The Bishop Byrne High School

Christopher E. Byrne, a bishop, consolidated St. James High School and St. Mary High School into a single school, which initially had the two campuses but later got a single one. In 1949 the first class of students graduated. In 1965 the school had 500 students. In 1983, 170 students were enrolled.  In 1983 all of the teachers were lay teachers except for a single nun; the school administration believed having more clergy on staff would show a stronger religious image and encourage more people to enroll.

The school closed in 1983. The owners sold the building, and Christus Southeast Texas established outpatient operations in it.

Our Namesake

Bishop Christopher E. Byrne was tall and regal in stance. Loved to be with people. He never forgot a name. Famous for his speaking ability, he guided the Galveston diocese through the Depression and World War II. He was bishop for 32 years.

A native of Byrnesville, Missouri, Bishop Byrne was ordained to the priesthood on September 23, 1891, after completing his studies at St. Mary Seminary in Baltimore, the country’s oldest seminary. Among his many duties and accomplishments were serving as pastor of Holy Name Church in St. Louis, builder of the first Romanesque church in St. Louis, diocesan director of the Holy Name Society and member of the Diocesan School Board.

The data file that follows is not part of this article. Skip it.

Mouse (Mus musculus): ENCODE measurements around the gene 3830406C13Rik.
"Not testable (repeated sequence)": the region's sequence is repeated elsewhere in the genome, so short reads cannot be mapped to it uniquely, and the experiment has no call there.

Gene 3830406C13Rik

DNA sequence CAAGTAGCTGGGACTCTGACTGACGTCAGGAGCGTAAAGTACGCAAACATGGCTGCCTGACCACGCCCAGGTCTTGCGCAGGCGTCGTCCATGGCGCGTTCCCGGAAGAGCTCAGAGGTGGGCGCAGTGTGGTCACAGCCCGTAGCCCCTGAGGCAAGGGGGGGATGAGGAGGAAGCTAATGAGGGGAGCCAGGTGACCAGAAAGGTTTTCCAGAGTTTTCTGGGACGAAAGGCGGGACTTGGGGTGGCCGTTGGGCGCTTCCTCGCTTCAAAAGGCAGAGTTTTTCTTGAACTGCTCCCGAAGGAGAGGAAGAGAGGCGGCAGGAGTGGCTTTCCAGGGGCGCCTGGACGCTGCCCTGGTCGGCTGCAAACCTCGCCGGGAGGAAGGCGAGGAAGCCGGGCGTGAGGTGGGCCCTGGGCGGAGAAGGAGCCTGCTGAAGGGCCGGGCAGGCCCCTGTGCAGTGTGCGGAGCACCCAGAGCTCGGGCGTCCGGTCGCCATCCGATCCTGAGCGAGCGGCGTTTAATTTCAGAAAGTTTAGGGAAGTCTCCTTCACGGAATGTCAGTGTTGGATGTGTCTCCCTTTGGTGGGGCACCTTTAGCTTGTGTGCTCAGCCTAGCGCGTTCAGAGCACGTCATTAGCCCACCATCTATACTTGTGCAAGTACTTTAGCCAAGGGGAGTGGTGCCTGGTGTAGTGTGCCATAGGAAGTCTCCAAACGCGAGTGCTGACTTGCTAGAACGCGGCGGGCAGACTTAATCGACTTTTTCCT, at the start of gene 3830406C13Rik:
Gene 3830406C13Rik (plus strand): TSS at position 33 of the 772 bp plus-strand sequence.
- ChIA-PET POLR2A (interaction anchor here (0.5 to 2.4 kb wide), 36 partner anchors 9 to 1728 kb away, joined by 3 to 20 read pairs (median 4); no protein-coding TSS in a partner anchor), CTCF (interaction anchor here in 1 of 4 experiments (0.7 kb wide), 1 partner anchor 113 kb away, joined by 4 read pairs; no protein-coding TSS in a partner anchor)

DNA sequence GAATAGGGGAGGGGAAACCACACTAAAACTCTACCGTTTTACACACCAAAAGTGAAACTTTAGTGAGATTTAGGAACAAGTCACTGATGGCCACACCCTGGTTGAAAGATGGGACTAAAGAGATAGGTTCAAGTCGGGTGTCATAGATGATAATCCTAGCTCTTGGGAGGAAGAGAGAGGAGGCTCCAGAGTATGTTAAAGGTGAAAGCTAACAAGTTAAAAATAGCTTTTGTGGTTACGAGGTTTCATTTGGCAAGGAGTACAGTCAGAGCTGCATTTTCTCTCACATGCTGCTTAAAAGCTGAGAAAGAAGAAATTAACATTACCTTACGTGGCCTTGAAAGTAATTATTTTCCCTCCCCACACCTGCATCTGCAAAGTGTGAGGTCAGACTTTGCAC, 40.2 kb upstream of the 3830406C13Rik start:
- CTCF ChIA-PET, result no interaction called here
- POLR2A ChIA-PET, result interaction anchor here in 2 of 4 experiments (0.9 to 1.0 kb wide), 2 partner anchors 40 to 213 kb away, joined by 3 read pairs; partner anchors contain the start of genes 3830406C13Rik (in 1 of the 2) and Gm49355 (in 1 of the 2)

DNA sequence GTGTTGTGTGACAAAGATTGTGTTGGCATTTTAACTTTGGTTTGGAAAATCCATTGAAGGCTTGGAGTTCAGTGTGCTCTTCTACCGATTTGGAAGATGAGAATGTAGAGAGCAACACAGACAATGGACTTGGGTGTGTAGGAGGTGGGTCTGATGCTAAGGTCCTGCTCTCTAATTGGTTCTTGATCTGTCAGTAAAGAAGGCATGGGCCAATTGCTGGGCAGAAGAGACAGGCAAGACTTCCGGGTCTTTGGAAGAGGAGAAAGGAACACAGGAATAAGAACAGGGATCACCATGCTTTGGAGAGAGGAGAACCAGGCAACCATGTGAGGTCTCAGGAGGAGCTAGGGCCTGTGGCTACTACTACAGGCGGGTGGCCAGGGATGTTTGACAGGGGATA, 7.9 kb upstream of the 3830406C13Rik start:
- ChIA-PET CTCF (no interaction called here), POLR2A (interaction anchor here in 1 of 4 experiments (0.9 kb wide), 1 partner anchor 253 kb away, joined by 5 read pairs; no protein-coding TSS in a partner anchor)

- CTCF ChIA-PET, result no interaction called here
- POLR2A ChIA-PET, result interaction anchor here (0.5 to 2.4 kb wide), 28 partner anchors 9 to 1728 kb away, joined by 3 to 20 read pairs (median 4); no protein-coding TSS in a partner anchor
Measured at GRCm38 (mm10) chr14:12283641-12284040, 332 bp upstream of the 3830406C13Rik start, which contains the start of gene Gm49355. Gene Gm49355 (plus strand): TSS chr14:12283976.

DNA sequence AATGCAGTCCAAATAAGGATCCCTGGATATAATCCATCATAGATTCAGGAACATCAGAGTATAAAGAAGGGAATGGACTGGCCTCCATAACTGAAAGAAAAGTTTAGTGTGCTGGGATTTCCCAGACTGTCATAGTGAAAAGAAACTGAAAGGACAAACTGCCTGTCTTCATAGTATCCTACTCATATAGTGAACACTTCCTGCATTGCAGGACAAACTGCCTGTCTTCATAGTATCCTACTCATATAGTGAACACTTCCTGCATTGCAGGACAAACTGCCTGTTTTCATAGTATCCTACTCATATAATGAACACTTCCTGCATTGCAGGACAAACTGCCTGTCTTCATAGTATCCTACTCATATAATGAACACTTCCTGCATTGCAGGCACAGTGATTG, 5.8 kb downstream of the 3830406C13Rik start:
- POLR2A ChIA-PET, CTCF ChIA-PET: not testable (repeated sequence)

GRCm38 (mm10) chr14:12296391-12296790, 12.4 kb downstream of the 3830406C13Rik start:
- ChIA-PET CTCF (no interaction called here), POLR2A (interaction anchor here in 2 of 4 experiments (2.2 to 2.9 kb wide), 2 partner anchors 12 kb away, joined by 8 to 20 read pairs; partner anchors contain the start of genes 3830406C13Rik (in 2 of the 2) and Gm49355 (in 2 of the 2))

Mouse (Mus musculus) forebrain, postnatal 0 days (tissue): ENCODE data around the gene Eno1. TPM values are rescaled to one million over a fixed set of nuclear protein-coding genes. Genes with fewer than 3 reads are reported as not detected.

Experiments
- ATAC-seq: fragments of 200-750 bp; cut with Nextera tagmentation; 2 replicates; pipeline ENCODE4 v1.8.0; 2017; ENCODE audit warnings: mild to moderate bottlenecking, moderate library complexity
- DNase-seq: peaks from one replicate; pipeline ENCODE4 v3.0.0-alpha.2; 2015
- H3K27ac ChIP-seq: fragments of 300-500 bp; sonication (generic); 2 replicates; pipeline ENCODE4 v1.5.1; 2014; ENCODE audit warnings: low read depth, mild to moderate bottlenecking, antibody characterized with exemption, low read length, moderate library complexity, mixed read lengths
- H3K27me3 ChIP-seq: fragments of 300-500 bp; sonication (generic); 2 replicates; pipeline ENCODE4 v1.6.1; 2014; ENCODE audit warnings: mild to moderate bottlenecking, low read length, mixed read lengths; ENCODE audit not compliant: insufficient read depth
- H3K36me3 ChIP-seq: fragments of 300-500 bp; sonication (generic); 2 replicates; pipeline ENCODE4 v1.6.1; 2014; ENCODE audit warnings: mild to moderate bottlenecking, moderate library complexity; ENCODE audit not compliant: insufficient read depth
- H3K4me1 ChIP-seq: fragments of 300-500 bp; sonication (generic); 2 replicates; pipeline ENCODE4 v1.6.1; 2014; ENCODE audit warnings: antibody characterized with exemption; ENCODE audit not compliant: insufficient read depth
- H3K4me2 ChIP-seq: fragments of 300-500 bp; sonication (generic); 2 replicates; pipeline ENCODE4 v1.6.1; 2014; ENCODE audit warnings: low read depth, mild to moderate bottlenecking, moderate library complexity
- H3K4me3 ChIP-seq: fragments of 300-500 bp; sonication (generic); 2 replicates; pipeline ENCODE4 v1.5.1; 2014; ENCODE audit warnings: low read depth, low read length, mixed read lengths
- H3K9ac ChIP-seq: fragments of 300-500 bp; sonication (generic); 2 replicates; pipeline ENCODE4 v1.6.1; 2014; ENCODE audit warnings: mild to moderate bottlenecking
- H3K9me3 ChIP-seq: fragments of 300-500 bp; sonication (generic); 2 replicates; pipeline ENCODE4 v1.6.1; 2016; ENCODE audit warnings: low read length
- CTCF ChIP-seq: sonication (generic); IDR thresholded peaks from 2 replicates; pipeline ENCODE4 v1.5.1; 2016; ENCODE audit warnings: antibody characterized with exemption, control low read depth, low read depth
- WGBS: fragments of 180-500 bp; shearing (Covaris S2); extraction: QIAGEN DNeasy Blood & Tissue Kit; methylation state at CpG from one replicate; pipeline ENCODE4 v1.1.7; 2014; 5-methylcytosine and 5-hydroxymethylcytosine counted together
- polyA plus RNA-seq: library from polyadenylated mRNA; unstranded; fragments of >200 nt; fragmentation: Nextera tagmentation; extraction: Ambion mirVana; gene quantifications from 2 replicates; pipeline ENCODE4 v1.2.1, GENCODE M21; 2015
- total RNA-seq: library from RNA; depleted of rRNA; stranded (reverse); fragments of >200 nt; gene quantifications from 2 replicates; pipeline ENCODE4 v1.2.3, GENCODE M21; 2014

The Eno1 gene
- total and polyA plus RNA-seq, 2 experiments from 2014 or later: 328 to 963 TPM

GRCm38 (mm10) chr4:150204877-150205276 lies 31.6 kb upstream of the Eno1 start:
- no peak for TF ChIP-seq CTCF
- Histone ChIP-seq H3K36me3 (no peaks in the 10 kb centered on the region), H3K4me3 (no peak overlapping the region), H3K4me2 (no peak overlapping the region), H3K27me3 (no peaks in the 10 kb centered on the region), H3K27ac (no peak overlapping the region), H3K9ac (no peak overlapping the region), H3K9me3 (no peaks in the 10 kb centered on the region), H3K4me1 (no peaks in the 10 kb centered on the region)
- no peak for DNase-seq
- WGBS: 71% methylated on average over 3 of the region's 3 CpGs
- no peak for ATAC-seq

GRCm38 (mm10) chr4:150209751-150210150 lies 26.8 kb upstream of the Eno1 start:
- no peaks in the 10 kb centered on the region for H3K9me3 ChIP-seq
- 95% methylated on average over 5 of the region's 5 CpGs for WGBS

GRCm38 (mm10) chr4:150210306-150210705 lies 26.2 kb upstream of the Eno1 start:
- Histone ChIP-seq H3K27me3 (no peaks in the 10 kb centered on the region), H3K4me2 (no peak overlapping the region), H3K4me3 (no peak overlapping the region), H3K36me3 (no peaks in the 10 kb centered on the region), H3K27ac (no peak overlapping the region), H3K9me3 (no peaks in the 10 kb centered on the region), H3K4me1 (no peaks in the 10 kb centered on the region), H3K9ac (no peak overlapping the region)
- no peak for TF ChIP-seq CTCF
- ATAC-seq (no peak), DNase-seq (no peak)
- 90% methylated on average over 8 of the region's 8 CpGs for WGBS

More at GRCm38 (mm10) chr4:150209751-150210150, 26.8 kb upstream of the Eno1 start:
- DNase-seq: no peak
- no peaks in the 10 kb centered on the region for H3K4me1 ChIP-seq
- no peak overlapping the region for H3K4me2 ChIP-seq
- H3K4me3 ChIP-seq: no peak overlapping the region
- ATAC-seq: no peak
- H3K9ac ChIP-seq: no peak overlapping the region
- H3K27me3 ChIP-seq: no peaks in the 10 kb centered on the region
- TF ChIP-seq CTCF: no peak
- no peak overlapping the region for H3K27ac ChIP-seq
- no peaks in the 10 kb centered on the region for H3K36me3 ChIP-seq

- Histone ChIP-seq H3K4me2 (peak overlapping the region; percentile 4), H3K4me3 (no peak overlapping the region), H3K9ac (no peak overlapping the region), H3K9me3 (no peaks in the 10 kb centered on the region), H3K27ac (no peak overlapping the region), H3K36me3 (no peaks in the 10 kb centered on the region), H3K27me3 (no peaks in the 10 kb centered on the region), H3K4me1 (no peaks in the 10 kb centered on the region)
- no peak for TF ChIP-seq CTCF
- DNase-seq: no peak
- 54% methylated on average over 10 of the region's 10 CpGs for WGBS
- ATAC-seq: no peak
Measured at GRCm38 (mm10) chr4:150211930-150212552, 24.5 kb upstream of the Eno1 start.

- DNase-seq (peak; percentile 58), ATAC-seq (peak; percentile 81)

The Monsignors

Msgr. J. Kirwin

July 1, 1897 – October 3, 1971

Msgr. H. A. Drouilhet

August 4, 1902 – August 16, 1988

Msgr. M. N. Enderle

October 30, 1918 – May 11, 1999

School History

Bishop Byrne High School was the consolidation of two area schools, St. James and St. Mary High Schools. The school opened in 1945, and closed in 1983.

School Song

The school song was introduced to the student body by 3 girls who were running for cheerleader in 1951. It was adapted from a high school song in Enid, Oklahoma.